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Blog Oct 11, 2021

Too many employers are just “going through the motions” when it comes to diversity, equity, inclusion, and belonging (DEIB) – if they are doing anything at all. According to recent research, only one-third of companies require any form of DEIB training for their workers, and many of those are treating it as nothing more than a compliance checkbox. They put a few paragraphs in the employee manual or do annual training and call it done. 

But rich DEIB programming is something today’s employees want and today’s companies need. It’s “a critical part of any organization’s business strategy,” according to HR thought leader Paul Falcone. “Organizations with diverse boards, leadership teams and workforces outperform companies with more homogeneous populations.”

Combine that with the fact that 76% of American workers believe racism is a problem in the workplace, and that 37% say they wouldn’t even apply to a company that had negative satisfaction ratings among people of color, and providing DEIB programming in the workplace should be an easy decision. What’s harder, though, is executing on it – taking the steps to make it happen. 


A case study in doing it “Better”

While many companies talk the talk, one mortgage and real estate company, Better, is walking the walk. In dedication to DEIB and in honor of National Latinx Heritage Month, Better recently partnered with AccessElite to host an exclusive employee event called Mi Casa Celebrations, a Q&A session with the extraordinary Dolores Clara Fernandez Huerta. Huerta is one of the most influential labor activists of the 20th century, a leader of the Chicano civil rights movement, co-founder of the United Farm Workers of America (along with César Chávez), and the recipient of many honors, including the Eleanor Roosevelt Human Rights Award and the Presidential Medal of Freedom.

The employees at Better had a front-row seat to Huerta’s online talk and the interactive event chat, which coincidentally fell on Mexican Independence Day. A 14th-generation Mexican American, whose family was “in the U.S. before there was a U.S.,” Huerta provided nonstop insights and inspiration, answering questions from the Better team and sharing the wisdom she’s gained from seven decades of activism. Here are three key moments from the conversation.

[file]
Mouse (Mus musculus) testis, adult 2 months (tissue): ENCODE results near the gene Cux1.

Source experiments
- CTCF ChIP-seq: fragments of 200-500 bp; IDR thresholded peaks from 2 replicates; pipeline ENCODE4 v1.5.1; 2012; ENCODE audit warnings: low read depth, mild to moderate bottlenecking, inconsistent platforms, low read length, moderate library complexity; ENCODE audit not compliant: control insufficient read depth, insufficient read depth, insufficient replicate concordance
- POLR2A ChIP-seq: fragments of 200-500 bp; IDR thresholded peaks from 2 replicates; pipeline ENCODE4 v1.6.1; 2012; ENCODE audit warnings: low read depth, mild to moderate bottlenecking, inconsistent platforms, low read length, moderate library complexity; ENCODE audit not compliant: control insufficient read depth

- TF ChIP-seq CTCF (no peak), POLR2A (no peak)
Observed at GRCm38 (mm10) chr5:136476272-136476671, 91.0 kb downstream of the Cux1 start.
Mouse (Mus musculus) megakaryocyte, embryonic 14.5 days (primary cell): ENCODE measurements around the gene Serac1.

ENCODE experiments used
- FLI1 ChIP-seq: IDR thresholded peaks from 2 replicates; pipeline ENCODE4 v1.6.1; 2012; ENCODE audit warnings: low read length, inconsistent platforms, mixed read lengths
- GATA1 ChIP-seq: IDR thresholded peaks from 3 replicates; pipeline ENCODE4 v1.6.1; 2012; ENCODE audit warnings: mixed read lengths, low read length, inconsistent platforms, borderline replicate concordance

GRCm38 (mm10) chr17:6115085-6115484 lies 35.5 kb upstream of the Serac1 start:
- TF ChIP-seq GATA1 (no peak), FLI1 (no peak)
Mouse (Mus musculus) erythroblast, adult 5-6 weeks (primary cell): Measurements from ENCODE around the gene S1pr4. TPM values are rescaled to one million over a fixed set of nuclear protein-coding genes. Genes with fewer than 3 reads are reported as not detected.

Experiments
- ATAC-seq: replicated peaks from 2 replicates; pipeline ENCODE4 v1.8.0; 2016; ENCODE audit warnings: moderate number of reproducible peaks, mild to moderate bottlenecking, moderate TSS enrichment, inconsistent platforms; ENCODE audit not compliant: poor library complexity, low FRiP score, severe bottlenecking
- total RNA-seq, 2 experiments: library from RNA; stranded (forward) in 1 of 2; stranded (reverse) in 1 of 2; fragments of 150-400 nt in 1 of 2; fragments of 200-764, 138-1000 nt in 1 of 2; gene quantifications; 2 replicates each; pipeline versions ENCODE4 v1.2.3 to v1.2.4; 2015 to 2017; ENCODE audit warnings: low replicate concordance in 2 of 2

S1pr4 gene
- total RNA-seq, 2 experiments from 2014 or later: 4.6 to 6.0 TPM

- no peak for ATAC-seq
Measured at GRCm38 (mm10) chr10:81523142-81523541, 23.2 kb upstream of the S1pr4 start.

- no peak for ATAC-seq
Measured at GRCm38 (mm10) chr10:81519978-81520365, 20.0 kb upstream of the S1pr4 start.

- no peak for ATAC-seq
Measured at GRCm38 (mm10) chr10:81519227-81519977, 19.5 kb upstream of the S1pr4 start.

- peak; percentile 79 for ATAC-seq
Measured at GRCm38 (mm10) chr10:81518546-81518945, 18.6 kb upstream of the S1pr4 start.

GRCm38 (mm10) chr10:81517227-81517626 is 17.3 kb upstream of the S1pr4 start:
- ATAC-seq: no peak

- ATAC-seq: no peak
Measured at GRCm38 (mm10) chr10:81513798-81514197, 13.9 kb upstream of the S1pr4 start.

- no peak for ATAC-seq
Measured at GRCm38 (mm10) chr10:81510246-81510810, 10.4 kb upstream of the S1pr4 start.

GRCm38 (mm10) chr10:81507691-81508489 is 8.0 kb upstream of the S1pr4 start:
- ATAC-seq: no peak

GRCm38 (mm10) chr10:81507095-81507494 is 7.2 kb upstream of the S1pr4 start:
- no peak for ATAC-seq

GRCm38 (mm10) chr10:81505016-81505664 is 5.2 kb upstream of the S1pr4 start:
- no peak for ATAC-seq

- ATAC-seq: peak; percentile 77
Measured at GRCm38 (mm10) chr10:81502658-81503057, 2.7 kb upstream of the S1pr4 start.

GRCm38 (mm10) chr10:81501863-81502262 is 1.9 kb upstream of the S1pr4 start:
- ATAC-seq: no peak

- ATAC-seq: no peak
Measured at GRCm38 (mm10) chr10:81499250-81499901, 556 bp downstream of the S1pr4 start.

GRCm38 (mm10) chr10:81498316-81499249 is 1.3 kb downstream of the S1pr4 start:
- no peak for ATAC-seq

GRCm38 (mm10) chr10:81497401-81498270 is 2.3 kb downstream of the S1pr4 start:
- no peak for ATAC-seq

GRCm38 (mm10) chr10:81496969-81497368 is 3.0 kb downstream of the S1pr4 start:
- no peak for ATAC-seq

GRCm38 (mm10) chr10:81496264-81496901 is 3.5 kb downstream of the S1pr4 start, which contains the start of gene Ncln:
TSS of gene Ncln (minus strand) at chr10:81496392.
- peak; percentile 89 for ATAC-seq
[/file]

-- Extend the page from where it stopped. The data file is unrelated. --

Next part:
What advice do you give people who want to make a difference?

I tell people, “Go out there and volunteer!” Whether it’s for the women’s movement, environmental justice, the labor movement, ending gun violence – there are so many places to get involved, and a lot of it is being done virtually right now. César Chávez once said, “When you go to university, you read about history, learn about history, memorize history. But when you join the movement, you make history.”

Elections are also super-important. To learn the political process, it’s really good to go out there and volunteer in an election – getting people registered to vote and encouraging them to vote.


How do you introduce social justice to children?

The solution is in education – in the curriculum – starting in kindergarten. We need to offer ethnic studies, gender studies, women’s studies, environmental science – we need to do away with ignorance in our society. The Spanish philosopher José Ortega y Gasset said, “If you do not have an educated citizenry, then the corrupt and the greedy will rule.”

And for Latino children, it’s important to give them the history of our identity. They need to know that Latin America had huge civilizations – the Aztecs, the Incas – great civilizations, so they have dignity and pride.


What gives you optimism?

I’ve lived a long time, I’m 91 years old, and I can look back and see the progress we’ve made. When I went to college, there was only a handful of us that were Latinos. Now we have a lot of Latinos, including Latina women, in state legislatures and in Congress. 

And racism is now being called out. Although it’s very painful, it’s a good thing. When I was growing up, nobody talked about racism but the people who were affected by it.

This is what gives me optimism. I’ve seen the changes, and it’s taken a long time. But going forward, we’ll be able to make the progressive changes we need in a much quicker time because you have so many more ways to reach each other. 

There’s so much more that needs to be done, and people who need to be reached. Our power is in getting the message out to other people. We’ve got to go out there and become messengers and ambassadors and activists to erase the ignorance that exists in our society.


DEIB programming that empowers your people 

Dolores Huerta, a living civil rights icon, had a powerful effect on event attendees, providing important historical insights, empowering messages, and a unique opportunity for dialog.


“On behalf of Mi Casa thank you so much for all of your hard work and support. We are so grateful for helping us in making this month happen. It has been incredible. Thank you so much!”


“Yes! Muchisimas gracias a todos ustedes! Thank you all! This was the most robust heritage month Better has seen!”


But this kind of robust DEIB programming doesn’t happen by chance – it has to be thoughtfully designed and developed. If you would like to take a more intentional approach to your DEIB programming, AccessElite can help. To learn more, visit us at, or reach out to

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